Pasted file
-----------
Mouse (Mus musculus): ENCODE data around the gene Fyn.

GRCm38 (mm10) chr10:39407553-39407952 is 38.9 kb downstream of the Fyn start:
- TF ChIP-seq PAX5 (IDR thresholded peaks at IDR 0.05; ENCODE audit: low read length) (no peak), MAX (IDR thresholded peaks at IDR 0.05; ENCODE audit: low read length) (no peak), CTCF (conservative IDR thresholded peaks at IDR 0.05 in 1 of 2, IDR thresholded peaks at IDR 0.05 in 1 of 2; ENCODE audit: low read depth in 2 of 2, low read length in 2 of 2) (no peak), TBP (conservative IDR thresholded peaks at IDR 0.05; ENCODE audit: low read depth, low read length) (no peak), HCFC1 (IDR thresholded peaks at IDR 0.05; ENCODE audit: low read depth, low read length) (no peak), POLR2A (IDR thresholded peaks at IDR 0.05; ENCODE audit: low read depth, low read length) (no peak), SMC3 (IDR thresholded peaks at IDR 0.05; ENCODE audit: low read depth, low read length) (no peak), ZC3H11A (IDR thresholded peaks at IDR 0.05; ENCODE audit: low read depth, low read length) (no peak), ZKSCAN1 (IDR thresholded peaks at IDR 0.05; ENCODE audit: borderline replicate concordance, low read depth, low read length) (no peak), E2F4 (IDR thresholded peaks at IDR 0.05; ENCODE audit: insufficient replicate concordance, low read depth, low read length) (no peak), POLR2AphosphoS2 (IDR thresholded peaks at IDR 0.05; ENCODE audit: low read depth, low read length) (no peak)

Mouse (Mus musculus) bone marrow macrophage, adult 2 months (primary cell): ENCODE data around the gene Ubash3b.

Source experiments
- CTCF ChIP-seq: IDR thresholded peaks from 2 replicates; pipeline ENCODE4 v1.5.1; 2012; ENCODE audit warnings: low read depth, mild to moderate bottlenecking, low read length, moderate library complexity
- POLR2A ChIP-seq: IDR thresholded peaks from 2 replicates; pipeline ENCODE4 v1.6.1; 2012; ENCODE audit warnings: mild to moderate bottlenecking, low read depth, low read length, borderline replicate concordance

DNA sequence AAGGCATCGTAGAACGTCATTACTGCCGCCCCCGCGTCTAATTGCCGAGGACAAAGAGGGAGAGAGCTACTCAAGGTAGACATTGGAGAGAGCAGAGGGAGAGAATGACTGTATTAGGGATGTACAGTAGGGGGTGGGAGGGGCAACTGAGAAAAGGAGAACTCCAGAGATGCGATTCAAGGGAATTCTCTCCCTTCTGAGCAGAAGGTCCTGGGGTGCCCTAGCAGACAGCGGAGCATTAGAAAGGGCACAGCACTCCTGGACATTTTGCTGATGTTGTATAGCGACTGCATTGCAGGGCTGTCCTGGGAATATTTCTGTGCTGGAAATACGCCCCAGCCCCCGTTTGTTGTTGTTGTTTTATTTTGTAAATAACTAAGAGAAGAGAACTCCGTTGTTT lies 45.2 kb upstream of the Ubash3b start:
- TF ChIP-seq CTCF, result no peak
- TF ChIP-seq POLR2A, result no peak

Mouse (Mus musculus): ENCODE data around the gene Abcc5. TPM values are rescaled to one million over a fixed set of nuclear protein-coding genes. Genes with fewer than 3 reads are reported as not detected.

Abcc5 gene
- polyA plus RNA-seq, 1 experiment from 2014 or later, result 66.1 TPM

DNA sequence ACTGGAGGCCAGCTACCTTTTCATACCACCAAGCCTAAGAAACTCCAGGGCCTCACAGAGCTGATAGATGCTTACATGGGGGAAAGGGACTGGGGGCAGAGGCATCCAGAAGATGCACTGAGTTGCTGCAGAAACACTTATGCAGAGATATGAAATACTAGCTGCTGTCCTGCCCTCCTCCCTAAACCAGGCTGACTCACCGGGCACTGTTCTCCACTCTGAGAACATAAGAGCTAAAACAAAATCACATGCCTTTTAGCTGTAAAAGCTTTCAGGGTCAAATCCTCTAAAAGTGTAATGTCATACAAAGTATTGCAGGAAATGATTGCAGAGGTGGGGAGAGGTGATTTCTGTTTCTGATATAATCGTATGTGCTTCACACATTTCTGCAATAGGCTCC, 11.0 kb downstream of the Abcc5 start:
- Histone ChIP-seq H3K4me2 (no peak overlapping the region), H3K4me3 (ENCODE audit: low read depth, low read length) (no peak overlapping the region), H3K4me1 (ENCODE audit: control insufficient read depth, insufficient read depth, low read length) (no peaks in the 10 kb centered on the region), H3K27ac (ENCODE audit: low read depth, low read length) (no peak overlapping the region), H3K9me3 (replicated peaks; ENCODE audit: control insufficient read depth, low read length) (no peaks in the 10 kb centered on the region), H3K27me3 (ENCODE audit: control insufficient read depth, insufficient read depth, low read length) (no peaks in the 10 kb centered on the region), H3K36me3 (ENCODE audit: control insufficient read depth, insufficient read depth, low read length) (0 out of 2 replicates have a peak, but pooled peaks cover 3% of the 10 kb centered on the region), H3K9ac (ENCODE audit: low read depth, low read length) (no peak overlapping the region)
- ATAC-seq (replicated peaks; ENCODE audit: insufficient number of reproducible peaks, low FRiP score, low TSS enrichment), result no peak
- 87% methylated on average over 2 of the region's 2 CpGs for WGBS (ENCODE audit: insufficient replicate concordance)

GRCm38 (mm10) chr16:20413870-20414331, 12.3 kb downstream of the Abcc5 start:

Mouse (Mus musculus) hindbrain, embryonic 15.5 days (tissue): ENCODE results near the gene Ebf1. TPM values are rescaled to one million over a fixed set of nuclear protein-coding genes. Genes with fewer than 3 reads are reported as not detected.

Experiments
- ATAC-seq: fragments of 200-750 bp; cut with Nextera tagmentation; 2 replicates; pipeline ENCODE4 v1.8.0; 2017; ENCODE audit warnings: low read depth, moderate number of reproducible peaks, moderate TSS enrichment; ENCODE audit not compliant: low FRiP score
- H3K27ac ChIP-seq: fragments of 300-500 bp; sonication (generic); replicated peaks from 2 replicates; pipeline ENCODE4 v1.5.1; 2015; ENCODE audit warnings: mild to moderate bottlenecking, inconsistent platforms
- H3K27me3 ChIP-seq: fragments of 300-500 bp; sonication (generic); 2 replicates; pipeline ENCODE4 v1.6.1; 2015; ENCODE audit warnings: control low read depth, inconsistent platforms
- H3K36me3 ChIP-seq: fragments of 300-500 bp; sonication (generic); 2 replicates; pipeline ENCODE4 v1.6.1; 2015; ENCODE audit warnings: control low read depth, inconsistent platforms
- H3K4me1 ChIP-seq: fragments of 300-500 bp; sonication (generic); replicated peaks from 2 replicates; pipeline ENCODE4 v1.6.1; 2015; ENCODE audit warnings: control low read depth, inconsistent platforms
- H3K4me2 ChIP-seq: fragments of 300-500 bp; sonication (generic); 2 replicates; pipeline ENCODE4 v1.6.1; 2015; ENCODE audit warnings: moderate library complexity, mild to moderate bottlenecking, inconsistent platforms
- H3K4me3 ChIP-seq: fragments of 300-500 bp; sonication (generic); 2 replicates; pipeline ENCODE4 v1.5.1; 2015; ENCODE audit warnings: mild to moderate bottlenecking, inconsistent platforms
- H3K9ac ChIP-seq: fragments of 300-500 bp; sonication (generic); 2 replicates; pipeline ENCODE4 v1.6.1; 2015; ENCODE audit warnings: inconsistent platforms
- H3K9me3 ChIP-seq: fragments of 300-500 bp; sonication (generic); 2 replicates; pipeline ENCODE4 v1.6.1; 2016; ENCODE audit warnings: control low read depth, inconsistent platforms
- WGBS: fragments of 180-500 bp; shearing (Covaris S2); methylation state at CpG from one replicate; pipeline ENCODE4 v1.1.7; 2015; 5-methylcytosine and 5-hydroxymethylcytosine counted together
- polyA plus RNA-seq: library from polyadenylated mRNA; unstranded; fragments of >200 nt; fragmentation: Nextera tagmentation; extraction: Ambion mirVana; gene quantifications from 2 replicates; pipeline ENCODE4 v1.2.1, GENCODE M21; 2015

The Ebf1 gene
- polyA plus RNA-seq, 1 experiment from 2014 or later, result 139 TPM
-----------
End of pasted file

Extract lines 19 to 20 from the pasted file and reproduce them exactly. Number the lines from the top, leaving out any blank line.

Mouse (Mus musculus) hindbrain, embryonic 15.5 days (tissue): ENCODE results near the gene Ebf1. TPM values are rescaled to one million over a fixed set of nuclear protein-coding genes. Genes with fewer than 3 reads are reported as not detected.

Experiments